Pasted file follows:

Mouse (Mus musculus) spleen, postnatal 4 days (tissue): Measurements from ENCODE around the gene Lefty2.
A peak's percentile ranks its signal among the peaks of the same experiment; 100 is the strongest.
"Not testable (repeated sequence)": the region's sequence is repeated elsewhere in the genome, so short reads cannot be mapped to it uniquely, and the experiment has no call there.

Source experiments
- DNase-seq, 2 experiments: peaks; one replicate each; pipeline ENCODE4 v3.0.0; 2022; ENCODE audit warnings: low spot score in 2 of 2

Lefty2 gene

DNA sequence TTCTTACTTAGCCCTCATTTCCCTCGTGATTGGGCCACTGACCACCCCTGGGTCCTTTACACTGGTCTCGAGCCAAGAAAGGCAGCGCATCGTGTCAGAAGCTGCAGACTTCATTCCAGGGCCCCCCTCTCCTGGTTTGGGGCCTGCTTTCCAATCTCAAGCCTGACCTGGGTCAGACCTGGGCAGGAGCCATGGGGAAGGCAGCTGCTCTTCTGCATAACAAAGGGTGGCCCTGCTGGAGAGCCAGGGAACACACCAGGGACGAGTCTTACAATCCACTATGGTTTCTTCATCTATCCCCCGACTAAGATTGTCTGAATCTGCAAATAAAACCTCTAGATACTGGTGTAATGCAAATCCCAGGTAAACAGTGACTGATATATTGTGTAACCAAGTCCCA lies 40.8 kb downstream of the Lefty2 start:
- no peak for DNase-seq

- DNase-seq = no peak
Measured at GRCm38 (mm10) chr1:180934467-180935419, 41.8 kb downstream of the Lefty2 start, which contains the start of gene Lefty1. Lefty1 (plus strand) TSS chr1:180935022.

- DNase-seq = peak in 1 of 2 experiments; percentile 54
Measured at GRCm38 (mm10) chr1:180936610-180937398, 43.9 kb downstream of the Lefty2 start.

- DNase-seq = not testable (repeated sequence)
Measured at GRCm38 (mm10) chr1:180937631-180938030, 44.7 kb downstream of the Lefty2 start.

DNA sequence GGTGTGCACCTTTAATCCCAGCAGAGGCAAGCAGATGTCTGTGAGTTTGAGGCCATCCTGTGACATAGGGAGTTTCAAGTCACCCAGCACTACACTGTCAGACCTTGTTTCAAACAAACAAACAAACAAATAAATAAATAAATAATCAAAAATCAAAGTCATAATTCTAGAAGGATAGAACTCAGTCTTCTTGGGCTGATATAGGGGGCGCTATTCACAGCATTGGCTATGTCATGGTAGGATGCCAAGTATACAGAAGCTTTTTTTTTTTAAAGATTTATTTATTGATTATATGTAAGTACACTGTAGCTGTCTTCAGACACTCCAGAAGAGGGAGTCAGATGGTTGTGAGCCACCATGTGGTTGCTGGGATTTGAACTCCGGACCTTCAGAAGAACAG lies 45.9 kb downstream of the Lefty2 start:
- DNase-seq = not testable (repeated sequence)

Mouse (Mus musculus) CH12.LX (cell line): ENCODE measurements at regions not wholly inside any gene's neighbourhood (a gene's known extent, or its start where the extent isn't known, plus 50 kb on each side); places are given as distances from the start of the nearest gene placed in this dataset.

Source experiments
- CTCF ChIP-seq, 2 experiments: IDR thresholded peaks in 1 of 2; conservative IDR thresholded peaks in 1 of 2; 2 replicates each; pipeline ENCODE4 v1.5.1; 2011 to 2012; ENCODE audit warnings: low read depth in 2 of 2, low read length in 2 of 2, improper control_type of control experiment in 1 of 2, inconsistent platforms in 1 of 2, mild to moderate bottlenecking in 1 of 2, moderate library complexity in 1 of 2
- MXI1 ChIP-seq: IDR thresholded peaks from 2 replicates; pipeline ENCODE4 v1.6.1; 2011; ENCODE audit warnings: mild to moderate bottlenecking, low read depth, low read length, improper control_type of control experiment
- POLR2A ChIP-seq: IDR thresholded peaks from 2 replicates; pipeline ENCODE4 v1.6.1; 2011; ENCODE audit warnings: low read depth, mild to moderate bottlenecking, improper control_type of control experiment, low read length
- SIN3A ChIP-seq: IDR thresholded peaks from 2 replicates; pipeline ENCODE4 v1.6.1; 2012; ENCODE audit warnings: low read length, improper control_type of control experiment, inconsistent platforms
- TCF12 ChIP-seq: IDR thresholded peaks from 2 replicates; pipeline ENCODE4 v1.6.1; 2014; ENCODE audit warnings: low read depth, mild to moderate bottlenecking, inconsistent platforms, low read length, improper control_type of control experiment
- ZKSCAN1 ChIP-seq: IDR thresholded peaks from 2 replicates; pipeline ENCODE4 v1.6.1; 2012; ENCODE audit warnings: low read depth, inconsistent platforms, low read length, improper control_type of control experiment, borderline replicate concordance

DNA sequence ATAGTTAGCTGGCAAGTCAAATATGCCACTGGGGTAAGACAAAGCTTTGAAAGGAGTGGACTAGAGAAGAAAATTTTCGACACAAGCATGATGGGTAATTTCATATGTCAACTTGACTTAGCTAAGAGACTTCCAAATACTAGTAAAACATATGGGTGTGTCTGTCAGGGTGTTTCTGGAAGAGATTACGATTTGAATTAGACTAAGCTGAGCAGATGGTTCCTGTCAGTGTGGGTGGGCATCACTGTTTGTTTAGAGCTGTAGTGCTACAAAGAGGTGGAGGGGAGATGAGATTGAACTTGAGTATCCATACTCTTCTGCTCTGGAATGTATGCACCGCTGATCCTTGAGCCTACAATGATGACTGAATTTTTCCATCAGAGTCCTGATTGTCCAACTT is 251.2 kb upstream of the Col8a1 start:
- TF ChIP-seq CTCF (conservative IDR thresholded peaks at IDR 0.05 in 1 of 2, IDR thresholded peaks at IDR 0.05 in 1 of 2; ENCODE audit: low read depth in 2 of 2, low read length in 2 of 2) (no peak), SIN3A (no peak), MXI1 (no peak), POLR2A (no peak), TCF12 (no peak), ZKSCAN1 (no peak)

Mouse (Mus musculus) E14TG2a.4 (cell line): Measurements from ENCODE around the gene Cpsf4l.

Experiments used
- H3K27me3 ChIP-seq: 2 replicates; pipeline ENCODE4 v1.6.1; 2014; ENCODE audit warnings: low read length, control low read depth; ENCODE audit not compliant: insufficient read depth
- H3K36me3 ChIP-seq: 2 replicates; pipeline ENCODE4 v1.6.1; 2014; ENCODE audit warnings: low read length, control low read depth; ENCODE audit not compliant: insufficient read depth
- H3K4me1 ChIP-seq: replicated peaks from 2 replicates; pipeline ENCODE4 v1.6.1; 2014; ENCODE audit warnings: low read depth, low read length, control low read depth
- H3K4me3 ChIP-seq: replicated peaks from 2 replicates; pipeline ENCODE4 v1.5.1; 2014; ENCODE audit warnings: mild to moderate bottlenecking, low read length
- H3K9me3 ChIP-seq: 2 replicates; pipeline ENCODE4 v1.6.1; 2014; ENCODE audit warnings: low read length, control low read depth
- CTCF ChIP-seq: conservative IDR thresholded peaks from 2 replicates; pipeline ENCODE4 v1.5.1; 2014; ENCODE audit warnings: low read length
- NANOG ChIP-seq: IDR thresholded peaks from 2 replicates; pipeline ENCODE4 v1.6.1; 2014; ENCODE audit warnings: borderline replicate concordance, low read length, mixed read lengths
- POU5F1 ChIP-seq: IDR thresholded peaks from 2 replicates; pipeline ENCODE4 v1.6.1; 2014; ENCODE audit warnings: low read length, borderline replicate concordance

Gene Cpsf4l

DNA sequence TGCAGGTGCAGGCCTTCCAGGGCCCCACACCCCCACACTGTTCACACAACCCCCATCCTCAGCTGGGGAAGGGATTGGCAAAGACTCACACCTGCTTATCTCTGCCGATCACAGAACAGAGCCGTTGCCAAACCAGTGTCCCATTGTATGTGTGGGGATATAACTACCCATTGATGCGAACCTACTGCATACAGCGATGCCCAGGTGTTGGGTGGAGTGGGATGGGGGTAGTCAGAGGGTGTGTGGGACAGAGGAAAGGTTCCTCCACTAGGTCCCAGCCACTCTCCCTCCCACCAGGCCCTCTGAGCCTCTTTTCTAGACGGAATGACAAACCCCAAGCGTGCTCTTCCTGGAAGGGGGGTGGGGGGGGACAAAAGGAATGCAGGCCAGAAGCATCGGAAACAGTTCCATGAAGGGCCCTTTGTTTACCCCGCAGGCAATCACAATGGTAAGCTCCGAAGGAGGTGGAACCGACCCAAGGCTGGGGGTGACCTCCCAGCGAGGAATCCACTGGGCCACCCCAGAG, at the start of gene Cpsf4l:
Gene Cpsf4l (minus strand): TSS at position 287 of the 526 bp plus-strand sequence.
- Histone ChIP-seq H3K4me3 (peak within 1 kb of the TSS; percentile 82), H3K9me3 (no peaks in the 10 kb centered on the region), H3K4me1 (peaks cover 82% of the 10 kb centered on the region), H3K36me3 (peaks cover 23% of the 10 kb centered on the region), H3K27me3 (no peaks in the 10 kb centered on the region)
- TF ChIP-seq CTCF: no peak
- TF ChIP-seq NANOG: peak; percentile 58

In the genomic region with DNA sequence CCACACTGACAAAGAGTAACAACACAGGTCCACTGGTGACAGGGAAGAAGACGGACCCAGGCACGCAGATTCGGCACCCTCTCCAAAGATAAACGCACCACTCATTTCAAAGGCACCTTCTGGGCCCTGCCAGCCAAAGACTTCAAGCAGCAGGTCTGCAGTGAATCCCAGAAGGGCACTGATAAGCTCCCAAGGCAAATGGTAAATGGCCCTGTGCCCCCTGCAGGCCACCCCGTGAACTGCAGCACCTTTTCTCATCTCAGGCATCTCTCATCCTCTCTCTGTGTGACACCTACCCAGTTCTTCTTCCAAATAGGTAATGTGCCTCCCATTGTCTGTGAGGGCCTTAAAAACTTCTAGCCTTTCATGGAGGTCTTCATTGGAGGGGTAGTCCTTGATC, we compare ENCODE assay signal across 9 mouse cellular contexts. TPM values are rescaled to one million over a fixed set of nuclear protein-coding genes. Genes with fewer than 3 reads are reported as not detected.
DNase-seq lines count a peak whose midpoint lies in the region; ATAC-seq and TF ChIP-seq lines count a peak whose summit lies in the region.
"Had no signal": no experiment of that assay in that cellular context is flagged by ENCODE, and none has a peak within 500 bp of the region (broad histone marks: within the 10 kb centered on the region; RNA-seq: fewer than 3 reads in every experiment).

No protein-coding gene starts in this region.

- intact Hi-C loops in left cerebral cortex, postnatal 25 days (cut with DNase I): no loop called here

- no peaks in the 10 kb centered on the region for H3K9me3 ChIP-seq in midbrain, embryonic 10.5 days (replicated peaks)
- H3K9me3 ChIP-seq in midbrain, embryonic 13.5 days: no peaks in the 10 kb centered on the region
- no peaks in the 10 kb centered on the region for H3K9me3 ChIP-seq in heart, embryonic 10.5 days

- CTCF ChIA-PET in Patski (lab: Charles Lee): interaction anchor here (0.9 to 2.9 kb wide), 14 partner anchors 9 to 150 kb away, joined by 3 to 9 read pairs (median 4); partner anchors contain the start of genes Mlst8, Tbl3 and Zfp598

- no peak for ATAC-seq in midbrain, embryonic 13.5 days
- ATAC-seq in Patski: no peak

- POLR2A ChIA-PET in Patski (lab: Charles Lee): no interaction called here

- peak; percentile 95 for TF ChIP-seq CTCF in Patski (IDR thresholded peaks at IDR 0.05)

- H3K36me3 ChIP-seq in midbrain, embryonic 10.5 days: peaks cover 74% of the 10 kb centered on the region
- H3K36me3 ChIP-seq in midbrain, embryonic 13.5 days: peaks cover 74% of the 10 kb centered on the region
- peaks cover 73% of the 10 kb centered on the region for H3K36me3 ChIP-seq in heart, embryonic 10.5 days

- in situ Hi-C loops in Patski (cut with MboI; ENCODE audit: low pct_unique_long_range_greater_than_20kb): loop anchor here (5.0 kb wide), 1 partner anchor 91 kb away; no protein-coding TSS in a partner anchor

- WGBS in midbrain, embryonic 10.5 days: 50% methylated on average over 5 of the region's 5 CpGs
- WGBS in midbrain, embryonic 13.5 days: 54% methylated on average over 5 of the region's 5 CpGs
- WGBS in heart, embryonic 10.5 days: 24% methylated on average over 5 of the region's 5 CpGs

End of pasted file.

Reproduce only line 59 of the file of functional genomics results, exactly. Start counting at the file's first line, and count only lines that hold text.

- in situ Hi-C loops in Patski (cut with MboI; ENCODE audit: low pct_unique_long_range_greater_than_20kb): loop anchor here (5.0 kb wide), 1 partner anchor 91 kb away; no protein-coding TSS in a partner anchor